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Forbidden Root

Nov 01, 2017 Food & Beverage

Beer and burger and fries

A law crafted in Bavaria in 1516 limits beer ingredients to hops, barley and water. Today, a Chicago craft brewer is rewriting the new standards for flavor.

Reinheitsgebot is a beer law written 500 years ago by the Duchy of Bavaria, when pints of ale were served to early hipsters clad in stylish suits of armor and matching chainmail. Back in the days of the Holy Roman Empire, creating a beer of absolute purity may have been this Germanic law’s intended goal. But in the ensuing eons, these limits only served to quash creativity and experimentation with natural forest ingredients far afield from just hops and barley. In the year 2016, Robert Finkel, rootmaster behind one of the Midwest’s most popular craft root beers, set up the Forbidden Root brewpub in Chicago’s West Town. Joining Robert on his crusade to create highly complex (yet superbly balanced) varietals of gloriously drinkable beers are Nick Williams, Forbidden Root’s head brewer; Randy Mosher, Forbidden Root’s alchemist; and Executive Chef Dan Weiland, formerly of Blackbird, Avec and Trenchermen. Today, this trio of ale adventurers is on a modern-day quest for meticulously crafted beers wrestled from the roots of the earth. 

Interior of a restaurant The interior of restaurant Plates of food

Forbidden Root is more than just a brewpub: you can taste the ethos of this greater chemistry between restaurant and brewery in fresh, seasonal dishes created to heighten each crafted brew. In this enclave of experimentation, artisan details capture a vision of a true “Botanical Brewery.” Malt and a pinch of hops are topped by a generous dollop of natural botanic ingredients, ranging from wintergreen and cassia cinnamon, to balsam of Peru and yerba santa, then aged with oak to round off the flavor. As a result, the rich complexity and long, clean taste become a flavorful window into a bygone age. On any given day, dozens of distinctive creations are on tap. The lineup features intriguing offerings approachable for the average hophead, like a key lime ginger ale (a real ginger ale) and a pale ale with elderflower, marigold and sweet osmanthus flowers. A rotating menu of house syrups are also available in 3/4-ounce pours to mix with select beers, hearkening to a German tradition of pouring syrup into Berliner Weisse. And a recent collaboration with Fernet-Branca, a bitter, herbal liquor, is destined to be the next brew-vention that puts Forbidden Root on the national map. Every smooth finish pairs with original plates, including the Wild Mushroom Pot Pie (available in winter), the Forbidden Root Burger — named one of the city’s best — and Cluck & Shuck, when tables are overflowing with a king’s ransom of wings and oysters.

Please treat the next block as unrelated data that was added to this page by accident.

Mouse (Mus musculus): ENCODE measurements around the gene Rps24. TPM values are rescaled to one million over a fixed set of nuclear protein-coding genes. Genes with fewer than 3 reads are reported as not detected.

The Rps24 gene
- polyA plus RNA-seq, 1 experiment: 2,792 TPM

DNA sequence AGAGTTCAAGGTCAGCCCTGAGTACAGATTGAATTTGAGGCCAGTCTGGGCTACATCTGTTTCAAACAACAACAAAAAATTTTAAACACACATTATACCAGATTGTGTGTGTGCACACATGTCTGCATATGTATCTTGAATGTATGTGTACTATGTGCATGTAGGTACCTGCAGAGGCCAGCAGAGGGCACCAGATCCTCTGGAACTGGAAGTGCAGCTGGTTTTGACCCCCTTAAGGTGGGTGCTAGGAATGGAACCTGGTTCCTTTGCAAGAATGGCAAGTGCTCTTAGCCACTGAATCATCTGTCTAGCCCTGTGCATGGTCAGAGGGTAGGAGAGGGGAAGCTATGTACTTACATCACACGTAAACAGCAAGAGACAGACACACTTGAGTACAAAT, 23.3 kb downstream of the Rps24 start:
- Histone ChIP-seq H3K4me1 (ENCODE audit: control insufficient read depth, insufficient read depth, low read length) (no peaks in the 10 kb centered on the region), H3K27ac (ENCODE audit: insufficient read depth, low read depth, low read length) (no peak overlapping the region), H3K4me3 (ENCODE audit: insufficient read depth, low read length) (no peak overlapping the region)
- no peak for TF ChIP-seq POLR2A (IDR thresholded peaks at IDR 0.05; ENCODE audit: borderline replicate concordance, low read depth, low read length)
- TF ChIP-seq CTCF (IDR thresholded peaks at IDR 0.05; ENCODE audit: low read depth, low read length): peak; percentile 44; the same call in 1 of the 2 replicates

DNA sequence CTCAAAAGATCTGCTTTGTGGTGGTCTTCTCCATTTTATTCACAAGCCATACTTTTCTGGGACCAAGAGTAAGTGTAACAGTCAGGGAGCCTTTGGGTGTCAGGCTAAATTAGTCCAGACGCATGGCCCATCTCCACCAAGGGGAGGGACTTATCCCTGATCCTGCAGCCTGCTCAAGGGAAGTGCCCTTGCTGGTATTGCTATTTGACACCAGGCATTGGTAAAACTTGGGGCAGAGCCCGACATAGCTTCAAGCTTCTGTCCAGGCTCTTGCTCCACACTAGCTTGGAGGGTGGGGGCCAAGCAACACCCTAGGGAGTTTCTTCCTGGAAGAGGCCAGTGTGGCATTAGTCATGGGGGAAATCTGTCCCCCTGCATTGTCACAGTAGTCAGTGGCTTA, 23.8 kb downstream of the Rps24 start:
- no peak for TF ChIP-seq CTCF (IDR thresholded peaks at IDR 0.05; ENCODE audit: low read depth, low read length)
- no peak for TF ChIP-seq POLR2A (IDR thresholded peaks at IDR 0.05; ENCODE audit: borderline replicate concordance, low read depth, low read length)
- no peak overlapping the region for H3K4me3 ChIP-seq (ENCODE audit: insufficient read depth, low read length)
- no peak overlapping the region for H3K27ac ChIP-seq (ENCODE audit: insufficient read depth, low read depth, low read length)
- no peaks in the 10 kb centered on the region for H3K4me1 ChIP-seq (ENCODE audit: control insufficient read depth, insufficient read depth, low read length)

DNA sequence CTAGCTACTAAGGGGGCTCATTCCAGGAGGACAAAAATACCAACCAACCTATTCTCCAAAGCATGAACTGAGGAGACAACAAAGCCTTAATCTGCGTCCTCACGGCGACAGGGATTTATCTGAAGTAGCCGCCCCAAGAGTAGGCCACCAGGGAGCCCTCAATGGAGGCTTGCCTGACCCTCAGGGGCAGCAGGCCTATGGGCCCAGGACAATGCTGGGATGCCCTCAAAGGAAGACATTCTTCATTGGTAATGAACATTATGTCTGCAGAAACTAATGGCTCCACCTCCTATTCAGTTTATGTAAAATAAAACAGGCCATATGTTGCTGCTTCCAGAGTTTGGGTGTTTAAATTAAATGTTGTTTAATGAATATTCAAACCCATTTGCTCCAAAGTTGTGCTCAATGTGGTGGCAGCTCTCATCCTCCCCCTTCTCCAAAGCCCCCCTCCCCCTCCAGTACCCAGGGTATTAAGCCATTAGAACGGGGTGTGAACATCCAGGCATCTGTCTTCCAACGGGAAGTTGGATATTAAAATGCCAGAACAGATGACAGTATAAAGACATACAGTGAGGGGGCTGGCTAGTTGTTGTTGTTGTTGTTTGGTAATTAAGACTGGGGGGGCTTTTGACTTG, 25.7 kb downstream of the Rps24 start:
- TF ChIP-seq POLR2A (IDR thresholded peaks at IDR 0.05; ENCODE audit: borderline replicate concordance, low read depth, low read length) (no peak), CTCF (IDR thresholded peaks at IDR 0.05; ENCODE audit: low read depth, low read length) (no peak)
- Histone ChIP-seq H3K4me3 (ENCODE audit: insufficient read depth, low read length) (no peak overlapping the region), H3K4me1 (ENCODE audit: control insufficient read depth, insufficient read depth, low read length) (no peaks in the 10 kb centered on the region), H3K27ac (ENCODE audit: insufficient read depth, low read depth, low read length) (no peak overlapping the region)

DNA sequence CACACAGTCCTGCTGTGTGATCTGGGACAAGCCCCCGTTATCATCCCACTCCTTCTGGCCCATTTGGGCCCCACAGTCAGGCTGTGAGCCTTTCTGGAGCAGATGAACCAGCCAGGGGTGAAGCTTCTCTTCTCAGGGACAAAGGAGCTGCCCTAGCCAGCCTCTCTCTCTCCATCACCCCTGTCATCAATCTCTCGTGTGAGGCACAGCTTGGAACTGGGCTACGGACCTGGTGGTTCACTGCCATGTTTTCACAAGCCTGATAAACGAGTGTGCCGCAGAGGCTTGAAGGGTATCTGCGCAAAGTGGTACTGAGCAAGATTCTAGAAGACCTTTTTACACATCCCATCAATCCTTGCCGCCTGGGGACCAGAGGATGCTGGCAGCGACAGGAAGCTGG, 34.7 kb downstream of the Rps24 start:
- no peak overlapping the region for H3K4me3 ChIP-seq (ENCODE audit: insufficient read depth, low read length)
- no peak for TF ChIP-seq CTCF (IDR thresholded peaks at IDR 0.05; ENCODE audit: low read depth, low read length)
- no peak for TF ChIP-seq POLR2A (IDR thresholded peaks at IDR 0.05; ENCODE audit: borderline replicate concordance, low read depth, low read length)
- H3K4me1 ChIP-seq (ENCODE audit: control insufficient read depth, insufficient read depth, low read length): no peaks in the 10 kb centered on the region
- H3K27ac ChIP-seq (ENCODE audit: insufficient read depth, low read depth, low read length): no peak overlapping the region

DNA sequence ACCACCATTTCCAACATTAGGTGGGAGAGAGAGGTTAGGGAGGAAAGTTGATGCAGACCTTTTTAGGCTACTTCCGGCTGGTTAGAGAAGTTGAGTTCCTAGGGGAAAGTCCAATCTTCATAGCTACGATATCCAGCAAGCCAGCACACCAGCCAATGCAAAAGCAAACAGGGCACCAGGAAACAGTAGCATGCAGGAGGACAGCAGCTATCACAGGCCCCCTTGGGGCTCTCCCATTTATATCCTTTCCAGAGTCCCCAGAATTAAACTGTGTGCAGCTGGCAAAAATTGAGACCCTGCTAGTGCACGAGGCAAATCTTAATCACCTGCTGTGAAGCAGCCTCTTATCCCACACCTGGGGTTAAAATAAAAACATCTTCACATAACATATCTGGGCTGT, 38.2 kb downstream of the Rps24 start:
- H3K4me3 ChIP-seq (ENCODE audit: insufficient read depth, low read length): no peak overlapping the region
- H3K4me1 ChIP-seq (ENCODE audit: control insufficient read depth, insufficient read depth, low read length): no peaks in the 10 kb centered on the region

Forbidden Root reimagines the laws of brewing. Along this forest-to-table journey, a portion of beer sales benefit community charities, from Chicago’s Green City Market to Meals on Wheels to the Semper Fi Foundation. As stated in the founding charter, craft beer and delicious food are all about fostering community and giving back — all while going back in time to an age when dudes were dudes and botanical beers connected more closely with the land to harness the magic of nature’s ancient secrets.

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